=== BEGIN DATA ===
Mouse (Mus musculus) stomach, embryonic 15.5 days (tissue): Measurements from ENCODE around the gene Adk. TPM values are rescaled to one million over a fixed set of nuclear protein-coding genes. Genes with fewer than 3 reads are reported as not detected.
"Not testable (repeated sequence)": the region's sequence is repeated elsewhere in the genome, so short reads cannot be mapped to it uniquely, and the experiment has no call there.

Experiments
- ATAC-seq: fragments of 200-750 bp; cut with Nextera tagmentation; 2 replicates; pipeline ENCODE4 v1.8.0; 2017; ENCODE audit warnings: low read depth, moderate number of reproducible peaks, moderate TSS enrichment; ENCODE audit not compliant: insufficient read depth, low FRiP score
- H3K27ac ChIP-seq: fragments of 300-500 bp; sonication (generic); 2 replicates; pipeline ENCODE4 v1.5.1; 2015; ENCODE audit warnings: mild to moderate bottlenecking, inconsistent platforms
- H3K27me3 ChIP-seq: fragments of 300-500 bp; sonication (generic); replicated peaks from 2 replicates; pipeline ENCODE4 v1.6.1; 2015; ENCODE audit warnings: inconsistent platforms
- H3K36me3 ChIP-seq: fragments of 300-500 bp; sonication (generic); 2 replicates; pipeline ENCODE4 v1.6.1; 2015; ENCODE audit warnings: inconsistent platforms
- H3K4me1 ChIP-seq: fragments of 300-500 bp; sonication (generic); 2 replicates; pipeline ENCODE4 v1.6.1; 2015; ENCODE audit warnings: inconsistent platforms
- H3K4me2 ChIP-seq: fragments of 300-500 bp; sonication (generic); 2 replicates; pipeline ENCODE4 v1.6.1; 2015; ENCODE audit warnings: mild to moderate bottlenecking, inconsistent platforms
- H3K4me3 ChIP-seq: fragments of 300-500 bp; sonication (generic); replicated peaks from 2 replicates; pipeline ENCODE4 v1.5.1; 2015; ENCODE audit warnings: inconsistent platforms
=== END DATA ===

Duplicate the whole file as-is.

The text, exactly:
Mouse (Mus musculus) stomach, embryonic 15.5 days (tissue): Measurements from ENCODE around the gene Adk. TPM values are rescaled to one million over a fixed set of nuclear protein-coding genes. Genes with fewer than 3 reads are reported as not detected.
"Not testable (repeated sequence)": the region's sequence is repeated elsewhere in the genome, so short reads cannot be mapped to it uniquely, and the experiment has no call there.

Experiments
- ATAC-seq: fragments of 200-750 bp; cut with Nextera tagmentation; 2 replicates; pipeline ENCODE4 v1.8.0; 2017; ENCODE audit warnings: low read depth, moderate number of reproducible peaks, moderate TSS enrichment; ENCODE audit not compliant: insufficient read depth, low FRiP score
- H3K27ac ChIP-seq: fragments of 300-500 bp; sonication (generic); 2 replicates; pipeline ENCODE4 v1.5.1; 2015; ENCODE audit warnings: mild to moderate bottlenecking, inconsistent platforms
- H3K27me3 ChIP-seq: fragments of 300-500 bp; sonication (generic); replicated peaks from 2 replicates; pipeline ENCODE4 v1.6.1; 2015; ENCODE audit warnings: inconsistent platforms
- H3K36me3 ChIP-seq: fragments of 300-500 bp; sonication (generic); 2 replicates; pipeline ENCODE4 v1.6.1; 2015; ENCODE audit warnings: inconsistent platforms
- H3K4me1 ChIP-seq: fragments of 300-500 bp; sonication (generic); 2 replicates; pipeline ENCODE4 v1.6.1; 2015; ENCODE audit warnings: inconsistent platforms
- H3K4me2 ChIP-seq: fragments of 300-500 bp; sonication (generic); 2 replicates; pipeline ENCODE4 v1.6.1; 2015; ENCODE audit warnings: mild to moderate bottlenecking, inconsistent platforms
- H3K4me3 ChIP-seq: fragments of 300-500 bp; sonication (generic); replicated peaks from 2 replicates; pipeline ENCODE4 v1.5.1; 2015; ENCODE audit warnings: inconsistent platforms